Asked to reveal something about herself in an interview with the NT Independent last year, she noted that at one point in time she was licenced to operate and use aeroplanes, trucks, cars, motorbikes, boats, firearms, forklifts, and S7 pharmaceuticals and chemicals. “Not unusual for bush women” she added. Keep an eye on Beef Central for an upcoming interview with Tracey Hayes.
The Beef Industry Achiever award was initiated by Beef Central publisher Jon Condon back in 1997.
New ALFA councillors out and about
Two new councillors elected to the Australian Lot Feeders Association board in November have been out and about around the industry, since the lifting of the COVID curtain.
Attending Beef 2021 last week, coinciding with the launch of ALFA’s new community-facing website, grainfedbeef.com.au was newly-minted councillor Daryle Belford, from Whyalla feedlot, near Texas Qld
Mr Belford managed cattle properties in Central Queensland between 1990 and 2004 before moving into an agribusiness and financial advisory role based in Emerald up to 2009. He entered the feedlot industry in 2010 with NH Foods’ Whyalla yard, having worked in numerous parts of the business up to his current position of assistant general manager. He replaces Whyalla general manager Tony Fitzgerald on the ALFA board.
Also joining the ALFA council lineup this year is was Tom Green, from Thomas Foods International’s Iranda Beef feedlot in South Australia.
Tom worked in North America on large-scale bull breeding properties before entering the feedlot industry in 2012 when he joined Teys Australia at Jindalee feedlot as a Graduate Manager before becoming the Livestock Manager followed by the Operations Manager.
In 2016 he joined TFI as operations manager at Iranda Beef before being appointed General Manager of Feedlot and Farming in 2018. Tom was awarded Young Lot Feeder of The Year in 2017 and a Nuffield Scholarship in 2019. Tom has been an external representative on ALFA’s Feedlot Management committee during 2019 and ALFA’s R&D committee during 2020.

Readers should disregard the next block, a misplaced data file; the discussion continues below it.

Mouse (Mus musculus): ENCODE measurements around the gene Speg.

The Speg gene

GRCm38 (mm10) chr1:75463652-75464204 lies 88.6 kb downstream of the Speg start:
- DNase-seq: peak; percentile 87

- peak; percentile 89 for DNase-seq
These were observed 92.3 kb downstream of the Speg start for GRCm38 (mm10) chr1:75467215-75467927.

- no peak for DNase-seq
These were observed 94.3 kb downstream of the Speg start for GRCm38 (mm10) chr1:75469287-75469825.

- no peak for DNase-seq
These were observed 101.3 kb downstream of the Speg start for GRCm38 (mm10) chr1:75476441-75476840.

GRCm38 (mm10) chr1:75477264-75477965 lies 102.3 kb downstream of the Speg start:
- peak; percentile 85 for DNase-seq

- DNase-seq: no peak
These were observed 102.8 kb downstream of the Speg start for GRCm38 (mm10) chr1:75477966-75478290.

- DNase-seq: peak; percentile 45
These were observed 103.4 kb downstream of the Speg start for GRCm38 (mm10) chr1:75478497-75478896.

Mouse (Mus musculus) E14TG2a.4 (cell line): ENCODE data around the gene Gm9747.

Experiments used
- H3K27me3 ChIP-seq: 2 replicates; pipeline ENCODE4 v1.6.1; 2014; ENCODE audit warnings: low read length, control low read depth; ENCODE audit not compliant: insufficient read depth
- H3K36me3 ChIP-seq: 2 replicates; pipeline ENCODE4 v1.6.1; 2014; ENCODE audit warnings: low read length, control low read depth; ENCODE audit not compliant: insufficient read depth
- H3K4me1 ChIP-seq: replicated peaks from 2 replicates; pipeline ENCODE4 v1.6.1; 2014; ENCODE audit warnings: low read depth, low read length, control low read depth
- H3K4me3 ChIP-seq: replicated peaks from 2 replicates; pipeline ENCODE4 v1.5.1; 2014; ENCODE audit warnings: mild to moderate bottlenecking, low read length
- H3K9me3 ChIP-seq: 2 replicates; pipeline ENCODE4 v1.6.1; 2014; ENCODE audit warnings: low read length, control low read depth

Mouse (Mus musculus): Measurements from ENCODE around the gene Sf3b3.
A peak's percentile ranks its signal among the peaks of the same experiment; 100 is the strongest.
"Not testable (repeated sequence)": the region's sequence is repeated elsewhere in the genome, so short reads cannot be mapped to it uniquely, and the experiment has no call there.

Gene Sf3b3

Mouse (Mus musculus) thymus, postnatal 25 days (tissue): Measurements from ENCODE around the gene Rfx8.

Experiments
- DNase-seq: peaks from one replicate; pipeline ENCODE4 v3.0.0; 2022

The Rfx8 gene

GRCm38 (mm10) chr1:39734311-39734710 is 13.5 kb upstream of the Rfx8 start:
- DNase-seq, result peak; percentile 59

Angus appoint breed development officer
Angus Australia has appointed Jake Phillips as the breed society’s new Breed Development Officer.
Mr Phillips grew up in South Australia and has spent considerable time working across the beef supply chain in various positions throughout Eastern Australia. After uni he joined ABRI as a BreedPlan consultant, followed by four years with Meat Standards Australia based in Queensland in the areas of the integrity and adoption. More recently he has spent the past seven years working for Teys Australia at Naracoorte in South Australia in a variety of roles including livestock procurement, branded beef, QA management and livestock strategic operations. His most recent Teys role was as livestock strategic operations manager.
Jake and his wife run a small seedstock operation near Naracoorte, recently added Angus genetics to their herd.
In his role with Angus Australia, he will work alongside existing Breed Development Officer, Matt Reynolds, in the delivery of education and extension programs that assist Angus breeders with the utilisation of genetic improvement technologies to enhance the profitability of Angus cattle and beef across the beef supply chain. He will be regionally based, working from Naracoorte in South Australia.
MLA’s man in Singapore moves on to consultancy
Meat & Livestock Australia’s ‘Man in Singapore’, Dr Michael Patching, has moved on to establish his own industry consultancy.
Dr Patching has worked as MLA’s livestock services manager and more recently market development manager for the Asia Pacific region for the past two and a half years, after earlier acting as market development manager for in-country operations in Vietnam for three years.
A Murdoch University and University of Edinburgh trained veterinarian with master’s degree qualifications in international animal welfare, ethics and law, Dr Patching has worked closely with Australian live exporters and Vietnamese importers over the past six years, during the period of dramatic volume growth, more recently adding Indonesia and other southeast Asian customer countries to his responsibility. Click here to read Beef Central’s report from an interview.
Dr Patching is now moving on to start his own consultancy business, Beanstalk Agtech, based out of Singapore, where he will focus on filling a gap in trade facilitation work for companies seeking to develop commercial agricultural and food market opportunities in the ASEAN region.
His replacement in the MLA Singapore role has not yet been announced.
New Qld state manager for AMIC
The Australian Meat Industry Council has appointed Roger Desailly as the organisation’s new state manager for Queensland. He replaces Peter Talbot, who filled the role for the past two years.